Last week, I speculated that Mitt Romney could still win the Iowa caucuses if he poured enough resources into the state over the next two months. Evangelical Christians might have the loudest voice in the Iowa GOP, but they don't constitute the whole party. They're matched by a set of business-minded Republicans who favor low taxes and defanging regulation and who are less concerned with the social issues that could derail Romney's campaign; thanks to the 2010 midterms, the ranks of registered voters from this wing has increased significantly since the last time Romney ran for president in Iowa.
It looks like Romney may have come to the same conclusion. He has two stops scheduled along the state's eastern border today after he barely visited Iowa for the first ten months of the year. And on Friday, the AP reported that Romney has rolled out robocalls against his main opponent in Iowa:
Republican presidential candidate Mitt Romney paid for automated telephone messages in Iowa accusing rival Rick Perry of contributing to illegal immigration.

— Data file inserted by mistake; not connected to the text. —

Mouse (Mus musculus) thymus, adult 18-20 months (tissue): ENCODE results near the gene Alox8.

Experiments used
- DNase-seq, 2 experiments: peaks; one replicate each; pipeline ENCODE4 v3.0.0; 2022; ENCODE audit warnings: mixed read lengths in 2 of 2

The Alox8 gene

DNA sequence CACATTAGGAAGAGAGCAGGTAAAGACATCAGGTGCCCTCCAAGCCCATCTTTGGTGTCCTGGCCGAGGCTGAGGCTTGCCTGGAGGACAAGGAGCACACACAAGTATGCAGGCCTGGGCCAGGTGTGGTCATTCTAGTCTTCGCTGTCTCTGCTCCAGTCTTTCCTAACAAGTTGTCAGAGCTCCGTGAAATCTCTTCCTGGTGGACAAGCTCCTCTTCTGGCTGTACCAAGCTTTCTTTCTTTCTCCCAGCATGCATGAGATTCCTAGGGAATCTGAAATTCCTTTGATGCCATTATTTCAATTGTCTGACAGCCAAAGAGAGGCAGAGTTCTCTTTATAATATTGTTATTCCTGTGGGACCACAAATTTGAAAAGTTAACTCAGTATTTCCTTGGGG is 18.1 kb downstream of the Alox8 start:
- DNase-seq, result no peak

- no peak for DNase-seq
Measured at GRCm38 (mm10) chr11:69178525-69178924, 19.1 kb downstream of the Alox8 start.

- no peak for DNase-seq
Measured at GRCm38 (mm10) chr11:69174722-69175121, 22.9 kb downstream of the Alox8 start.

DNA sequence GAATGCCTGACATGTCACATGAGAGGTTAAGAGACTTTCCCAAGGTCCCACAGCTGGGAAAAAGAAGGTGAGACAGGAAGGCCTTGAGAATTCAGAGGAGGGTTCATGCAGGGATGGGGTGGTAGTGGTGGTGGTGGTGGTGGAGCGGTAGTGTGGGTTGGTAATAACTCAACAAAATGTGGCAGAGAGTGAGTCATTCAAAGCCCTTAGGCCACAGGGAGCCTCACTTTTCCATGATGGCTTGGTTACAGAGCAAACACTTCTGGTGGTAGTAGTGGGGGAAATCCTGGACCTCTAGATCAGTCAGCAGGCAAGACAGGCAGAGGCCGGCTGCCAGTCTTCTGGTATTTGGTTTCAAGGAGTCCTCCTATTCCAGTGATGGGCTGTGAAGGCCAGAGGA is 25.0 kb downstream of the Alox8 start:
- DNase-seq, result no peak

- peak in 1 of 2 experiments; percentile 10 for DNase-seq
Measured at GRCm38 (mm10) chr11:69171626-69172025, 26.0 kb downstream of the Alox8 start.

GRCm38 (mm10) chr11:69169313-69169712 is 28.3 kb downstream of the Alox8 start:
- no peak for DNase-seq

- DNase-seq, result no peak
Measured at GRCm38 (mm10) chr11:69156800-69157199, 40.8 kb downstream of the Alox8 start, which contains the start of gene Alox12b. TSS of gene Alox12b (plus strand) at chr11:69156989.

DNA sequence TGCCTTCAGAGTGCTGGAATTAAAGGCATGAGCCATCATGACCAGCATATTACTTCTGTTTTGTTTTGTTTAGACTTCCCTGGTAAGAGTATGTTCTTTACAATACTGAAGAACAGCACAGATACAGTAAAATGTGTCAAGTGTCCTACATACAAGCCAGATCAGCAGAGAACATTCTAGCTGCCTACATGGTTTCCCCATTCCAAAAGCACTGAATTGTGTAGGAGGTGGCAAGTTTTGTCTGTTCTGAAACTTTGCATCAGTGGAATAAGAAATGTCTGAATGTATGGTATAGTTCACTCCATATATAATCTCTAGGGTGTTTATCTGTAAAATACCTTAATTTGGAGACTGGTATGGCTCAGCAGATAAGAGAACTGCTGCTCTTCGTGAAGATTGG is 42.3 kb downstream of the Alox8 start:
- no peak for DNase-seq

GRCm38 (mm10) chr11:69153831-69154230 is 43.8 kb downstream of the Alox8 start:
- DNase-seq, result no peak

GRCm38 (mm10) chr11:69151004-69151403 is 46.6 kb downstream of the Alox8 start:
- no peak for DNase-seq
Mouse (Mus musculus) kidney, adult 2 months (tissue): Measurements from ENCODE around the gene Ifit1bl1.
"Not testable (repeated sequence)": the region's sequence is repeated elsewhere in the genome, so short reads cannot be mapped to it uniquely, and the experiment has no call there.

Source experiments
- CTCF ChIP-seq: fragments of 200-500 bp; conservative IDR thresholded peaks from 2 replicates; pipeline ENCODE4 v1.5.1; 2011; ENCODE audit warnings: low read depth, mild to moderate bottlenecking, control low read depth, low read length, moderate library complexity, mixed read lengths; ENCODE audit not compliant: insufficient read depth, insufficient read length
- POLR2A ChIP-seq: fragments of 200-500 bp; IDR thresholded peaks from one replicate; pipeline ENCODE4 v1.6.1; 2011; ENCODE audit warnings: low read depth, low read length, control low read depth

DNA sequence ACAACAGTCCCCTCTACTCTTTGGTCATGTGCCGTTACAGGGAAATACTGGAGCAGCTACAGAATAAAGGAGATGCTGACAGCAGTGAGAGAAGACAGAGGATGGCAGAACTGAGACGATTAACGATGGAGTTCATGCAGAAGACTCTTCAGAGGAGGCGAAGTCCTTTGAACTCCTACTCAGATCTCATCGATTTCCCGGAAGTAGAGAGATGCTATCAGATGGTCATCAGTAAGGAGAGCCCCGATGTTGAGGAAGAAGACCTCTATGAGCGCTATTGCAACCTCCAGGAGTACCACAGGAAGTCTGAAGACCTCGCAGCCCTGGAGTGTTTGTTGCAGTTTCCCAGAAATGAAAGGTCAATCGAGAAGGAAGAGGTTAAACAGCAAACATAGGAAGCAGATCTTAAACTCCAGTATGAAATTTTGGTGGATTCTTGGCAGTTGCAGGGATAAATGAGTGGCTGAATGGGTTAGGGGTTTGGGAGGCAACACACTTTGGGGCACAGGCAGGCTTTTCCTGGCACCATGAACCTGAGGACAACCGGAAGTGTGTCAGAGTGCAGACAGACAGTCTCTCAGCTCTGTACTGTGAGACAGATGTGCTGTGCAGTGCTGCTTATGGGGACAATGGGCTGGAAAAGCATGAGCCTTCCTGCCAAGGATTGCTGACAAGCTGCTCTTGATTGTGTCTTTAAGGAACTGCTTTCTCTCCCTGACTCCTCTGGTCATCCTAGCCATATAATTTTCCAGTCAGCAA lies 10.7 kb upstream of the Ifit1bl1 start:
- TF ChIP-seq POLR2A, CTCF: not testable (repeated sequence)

It is the former Massachusetts governor's first attack message against Perry. And it's the clearest sign yet of Romney's hope of winning Iowa's leadoff caucuses.
If Romney were to win or place a close second in Iowa—followed by a likely wide margin of victory in New Hampshire a week later—he would confirm the expectation that he is the only viable candidate, diffusing any possible challenge from Perry, Cain, or any other conservative alternative.
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